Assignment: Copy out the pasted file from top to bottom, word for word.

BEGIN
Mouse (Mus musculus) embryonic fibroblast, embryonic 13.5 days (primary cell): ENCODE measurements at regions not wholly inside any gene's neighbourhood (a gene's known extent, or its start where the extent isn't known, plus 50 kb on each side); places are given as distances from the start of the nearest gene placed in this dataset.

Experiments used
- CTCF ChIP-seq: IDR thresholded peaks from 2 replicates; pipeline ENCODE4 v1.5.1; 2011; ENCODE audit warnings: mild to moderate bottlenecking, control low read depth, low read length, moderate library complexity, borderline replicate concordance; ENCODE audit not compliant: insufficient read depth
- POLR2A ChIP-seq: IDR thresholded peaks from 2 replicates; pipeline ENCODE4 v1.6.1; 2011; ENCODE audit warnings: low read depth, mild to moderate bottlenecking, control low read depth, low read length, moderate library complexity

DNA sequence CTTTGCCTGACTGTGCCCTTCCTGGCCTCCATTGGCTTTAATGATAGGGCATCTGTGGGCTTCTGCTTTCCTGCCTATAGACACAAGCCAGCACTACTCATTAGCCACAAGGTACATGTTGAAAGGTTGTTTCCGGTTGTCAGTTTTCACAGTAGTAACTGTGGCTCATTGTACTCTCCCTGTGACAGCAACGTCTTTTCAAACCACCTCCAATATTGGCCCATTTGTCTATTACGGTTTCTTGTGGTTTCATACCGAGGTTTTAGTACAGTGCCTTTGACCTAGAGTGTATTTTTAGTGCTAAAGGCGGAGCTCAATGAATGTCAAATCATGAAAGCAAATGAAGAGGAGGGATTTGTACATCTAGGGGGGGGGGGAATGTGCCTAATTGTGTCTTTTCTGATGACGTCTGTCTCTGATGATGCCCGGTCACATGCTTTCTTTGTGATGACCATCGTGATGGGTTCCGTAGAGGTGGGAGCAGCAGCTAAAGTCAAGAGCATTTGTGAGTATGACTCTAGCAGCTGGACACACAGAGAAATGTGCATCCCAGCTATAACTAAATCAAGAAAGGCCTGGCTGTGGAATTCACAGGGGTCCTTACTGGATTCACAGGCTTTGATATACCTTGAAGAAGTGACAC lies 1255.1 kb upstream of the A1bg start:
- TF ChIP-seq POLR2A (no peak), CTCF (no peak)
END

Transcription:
Mouse (Mus musculus) embryonic fibroblast, embryonic 13.5 days (primary cell): ENCODE measurements at regions not wholly inside any gene's neighbourhood (a gene's known extent, or its start where the extent isn't known, plus 50 kb on each side); places are given as distances from the start of the nearest gene placed in this dataset.

Experiments used
- CTCF ChIP-seq: IDR thresholded peaks from 2 replicates; pipeline ENCODE4 v1.5.1; 2011; ENCODE audit warnings: mild to moderate bottlenecking, control low read depth, low read length, moderate library complexity, borderline replicate concordance; ENCODE audit not compliant: insufficient read depth
- POLR2A ChIP-seq: IDR thresholded peaks from 2 replicates; pipeline ENCODE4 v1.6.1; 2011; ENCODE audit warnings: low read depth, mild to moderate bottlenecking, control low read depth, low read length, moderate library complexity

DNA sequence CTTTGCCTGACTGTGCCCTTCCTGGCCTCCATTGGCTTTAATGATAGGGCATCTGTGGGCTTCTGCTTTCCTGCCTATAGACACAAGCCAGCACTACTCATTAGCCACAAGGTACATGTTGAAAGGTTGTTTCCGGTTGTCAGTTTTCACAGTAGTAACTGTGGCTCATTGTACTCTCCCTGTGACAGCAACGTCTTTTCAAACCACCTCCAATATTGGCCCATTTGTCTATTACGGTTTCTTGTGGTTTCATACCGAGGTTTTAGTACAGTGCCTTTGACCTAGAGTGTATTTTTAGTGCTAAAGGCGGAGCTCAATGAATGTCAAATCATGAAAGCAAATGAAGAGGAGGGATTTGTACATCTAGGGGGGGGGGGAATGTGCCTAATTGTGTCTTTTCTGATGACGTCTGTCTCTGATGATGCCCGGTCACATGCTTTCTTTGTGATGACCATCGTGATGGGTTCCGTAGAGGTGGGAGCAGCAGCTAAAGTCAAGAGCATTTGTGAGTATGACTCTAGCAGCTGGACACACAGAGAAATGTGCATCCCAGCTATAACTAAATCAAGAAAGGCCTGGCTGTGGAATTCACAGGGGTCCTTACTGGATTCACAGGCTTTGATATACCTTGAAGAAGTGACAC lies 1255.1 kb upstream of the A1bg start:
- TF ChIP-seq POLR2A (no peak), CTCF (no peak)